March 1, 2009
Thailand to Oman: Three Passages, Three Ports

February 15, 2009
Doing Hard Time in Malta

February 1, 2009
Pirate Alley Part 2

January 15, 2009
Pirate Alley Part 1

January 2, 2009
So Many Islands, So Little Time

December 15, 2008
Cruising With The Bear

December 1, 2008
Versatile Vinegar, The Boaters Friend

November 15, 2008
What I Did In This Summer -- Dock Masters In paradise

November 1, 2008
Over The Top Of Oz

October 16, 2008
The Tumultuous Tasman

October 1, 2008
Sweet Memories Of The Splendid Surins

September 15, 2008
And Then We Were In Malta

September 1, 2008
Feel Frees Siracusan Story

August 15, 2008
The Best of Times, The Worst of Times

August 1, 2008
All Tied Up In The Ionians

July 15, 2008
A Greek Odyssey Our Journey to Ithaca

July 1, 2008
Anatomy of a Near Catastrophe

June 15, 2008
Good-bye Turkey, Hello Greece

June 1, 2008
More Winter Cruising in Turkey

May 15, 2008
Winter Cruising in Turkey

April 15, 2008
Talking Turkey: Marmaris Marina Living

April 15, 2008
The Joy Of The Side Trip

April 1, 2008
Return to Marmaris, And The Budget

March 15, 2008
Passing Time And Dodging The Meltemi

March 1, 2008
Home Sweet Home

February 15, 2008
A Little Working, A Little Cruising

February 1, 2008
Working Our Way Around The World

January 15, 2008
Welcome Aboard Feel Free

January 1, 2008
Liz Tosonis and Tom Morkins Feel Free

January 1, 2008
About Tom Morkin and Liz Tosoni

January 1, 2008
About Feel Free

January 1, 2008
Voyage Itinerary

May 15, 2009
Into Africa

By Tom Morkin

This time one year ago, Liz and I were sailing from Turkey through Greece, Sicily, and on to Malta. The spring sailing conditions in the Med were terrible, depression after depression tracked from west to east bringing gale after gale. “Never again will we sail in the Med until May” was the mantra. And there we were in late March in Malta, provisioning, paying the marina bill, clearing with Customs, checking weather websites, saying goodbye to friends we’d made over our five months in Malta. Spring was in the air and we were off to Monastir, Tunisia, 190 miles west. Some never learn.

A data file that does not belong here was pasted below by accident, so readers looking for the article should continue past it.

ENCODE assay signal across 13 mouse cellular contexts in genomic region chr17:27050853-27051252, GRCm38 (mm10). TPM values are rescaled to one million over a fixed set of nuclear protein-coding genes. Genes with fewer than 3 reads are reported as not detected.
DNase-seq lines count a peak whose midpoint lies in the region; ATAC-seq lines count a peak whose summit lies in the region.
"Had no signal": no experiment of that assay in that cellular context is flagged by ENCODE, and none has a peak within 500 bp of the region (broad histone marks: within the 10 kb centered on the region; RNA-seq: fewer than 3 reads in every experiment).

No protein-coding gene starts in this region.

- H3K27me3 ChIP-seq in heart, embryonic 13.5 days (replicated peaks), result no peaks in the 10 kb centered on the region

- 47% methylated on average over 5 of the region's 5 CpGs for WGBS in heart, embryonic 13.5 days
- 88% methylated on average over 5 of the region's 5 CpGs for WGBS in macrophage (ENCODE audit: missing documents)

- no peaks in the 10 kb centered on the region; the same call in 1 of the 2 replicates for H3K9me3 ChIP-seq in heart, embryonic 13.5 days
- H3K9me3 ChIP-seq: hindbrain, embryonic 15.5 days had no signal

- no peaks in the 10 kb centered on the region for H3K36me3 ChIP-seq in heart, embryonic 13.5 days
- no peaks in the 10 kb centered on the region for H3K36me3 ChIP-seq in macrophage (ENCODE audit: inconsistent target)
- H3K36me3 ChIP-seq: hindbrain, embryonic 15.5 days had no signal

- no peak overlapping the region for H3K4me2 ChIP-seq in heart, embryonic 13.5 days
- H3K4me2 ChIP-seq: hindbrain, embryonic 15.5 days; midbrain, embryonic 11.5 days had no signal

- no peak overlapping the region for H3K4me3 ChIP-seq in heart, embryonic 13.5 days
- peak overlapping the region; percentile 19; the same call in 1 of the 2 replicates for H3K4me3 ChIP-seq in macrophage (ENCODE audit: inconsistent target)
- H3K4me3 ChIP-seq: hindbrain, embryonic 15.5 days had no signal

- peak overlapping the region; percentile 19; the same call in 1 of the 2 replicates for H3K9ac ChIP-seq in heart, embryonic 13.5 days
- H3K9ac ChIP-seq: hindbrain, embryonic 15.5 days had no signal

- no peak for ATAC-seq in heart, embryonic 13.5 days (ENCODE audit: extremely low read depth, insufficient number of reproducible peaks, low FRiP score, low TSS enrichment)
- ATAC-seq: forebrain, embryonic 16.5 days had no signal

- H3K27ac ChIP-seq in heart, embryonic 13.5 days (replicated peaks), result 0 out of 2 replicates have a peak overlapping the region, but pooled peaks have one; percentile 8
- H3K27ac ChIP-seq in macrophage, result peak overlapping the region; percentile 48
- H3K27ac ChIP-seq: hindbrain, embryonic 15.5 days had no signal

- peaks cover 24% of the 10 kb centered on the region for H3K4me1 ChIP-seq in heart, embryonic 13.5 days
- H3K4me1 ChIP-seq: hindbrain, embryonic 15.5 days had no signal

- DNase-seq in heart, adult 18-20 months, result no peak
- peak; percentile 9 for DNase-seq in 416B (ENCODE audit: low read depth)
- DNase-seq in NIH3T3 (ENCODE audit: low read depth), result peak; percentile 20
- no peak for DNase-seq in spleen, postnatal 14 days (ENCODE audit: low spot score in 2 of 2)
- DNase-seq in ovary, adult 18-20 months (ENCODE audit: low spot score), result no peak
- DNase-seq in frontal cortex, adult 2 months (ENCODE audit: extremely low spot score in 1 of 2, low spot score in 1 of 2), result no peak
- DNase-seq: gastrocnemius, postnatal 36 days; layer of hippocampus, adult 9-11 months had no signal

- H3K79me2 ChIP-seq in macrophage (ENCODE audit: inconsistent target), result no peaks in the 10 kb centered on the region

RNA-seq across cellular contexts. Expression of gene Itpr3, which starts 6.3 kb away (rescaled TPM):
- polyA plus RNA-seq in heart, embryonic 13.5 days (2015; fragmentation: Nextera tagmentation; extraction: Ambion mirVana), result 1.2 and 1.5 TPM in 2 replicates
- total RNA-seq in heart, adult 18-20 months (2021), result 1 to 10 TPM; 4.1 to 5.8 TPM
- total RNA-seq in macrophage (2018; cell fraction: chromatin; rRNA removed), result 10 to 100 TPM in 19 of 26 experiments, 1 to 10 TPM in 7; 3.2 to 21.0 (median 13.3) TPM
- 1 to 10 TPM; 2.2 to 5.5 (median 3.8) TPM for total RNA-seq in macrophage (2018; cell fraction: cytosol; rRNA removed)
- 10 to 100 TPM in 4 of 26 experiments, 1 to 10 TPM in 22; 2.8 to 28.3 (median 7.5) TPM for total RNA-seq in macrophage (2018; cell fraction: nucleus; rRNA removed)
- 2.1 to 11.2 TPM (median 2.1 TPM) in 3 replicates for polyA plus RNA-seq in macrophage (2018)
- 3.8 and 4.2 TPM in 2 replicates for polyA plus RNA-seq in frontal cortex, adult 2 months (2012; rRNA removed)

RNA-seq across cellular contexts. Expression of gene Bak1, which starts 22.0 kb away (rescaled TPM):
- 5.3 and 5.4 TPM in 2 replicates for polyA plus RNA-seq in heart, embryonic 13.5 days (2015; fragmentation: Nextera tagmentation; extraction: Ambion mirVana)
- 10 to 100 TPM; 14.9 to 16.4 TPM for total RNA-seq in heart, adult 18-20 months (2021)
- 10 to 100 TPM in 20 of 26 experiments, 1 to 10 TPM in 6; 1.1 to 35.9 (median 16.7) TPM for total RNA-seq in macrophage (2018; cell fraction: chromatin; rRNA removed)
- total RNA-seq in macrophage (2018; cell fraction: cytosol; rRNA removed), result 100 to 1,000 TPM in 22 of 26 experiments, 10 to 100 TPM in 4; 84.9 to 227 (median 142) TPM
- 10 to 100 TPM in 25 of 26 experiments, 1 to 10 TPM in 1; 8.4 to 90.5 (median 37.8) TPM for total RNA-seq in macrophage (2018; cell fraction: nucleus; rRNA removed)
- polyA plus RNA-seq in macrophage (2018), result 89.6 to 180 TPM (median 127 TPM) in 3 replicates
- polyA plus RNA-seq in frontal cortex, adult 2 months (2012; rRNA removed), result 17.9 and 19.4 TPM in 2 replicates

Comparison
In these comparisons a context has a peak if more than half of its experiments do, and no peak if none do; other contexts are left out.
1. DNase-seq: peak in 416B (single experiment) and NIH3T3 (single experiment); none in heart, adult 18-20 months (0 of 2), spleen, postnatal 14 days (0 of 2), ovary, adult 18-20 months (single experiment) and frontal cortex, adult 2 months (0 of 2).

Departures after long stays in a country are for me one of the worst things about cruising. All the goodbyes are tough enough, but some cases, such as this departure, when weather windows open and close with shocking rapidity, you don’t have the luxury to say your goodbyes over planned farewell gatherings. In this case, the GRIB files (our weather forecasting website) promised a 72-hour period of southerly (favorable) winds, something of a rarity at this time of year. Opportunity was knocking, but not for long.

We use GRIB files for our weather forecasting whenever we have access to the internet.

Leaving the familiar for the unfamiliar, leaving a place where you have friends, to go to a place where you must make friends again, wondering how the boat and engine will perform after a long hiatus… and of course, those often fork-tongued weather forecasters; can they really be trusted?  After all, 12 hours before our departure it was still blowing at 20-25 knots out of the west, the direction we wanted to go.
Will we be visited by mal de mer (seasickness) because we haven’t been to sea for such a long time? Will Customs or Immigration have any nasty surprises for us when we check out? (In fact, they nearly did.) In addition to these anxiety-raising issues, there are always way too many things to check off the departure checklist:

  • Stowing dinghy and outboard
  • Lashing deck items
  • Readying staysail
  • Bringing bicycles inside
  • Returning DVDs and marina bathroom keys
  • Checking weather again
  • Buying fresh produce
  • Preparing meals for at sea
  • Setting up safety jack lines on deck (lines that run the full length of the deck to which safety harnesses are clipped)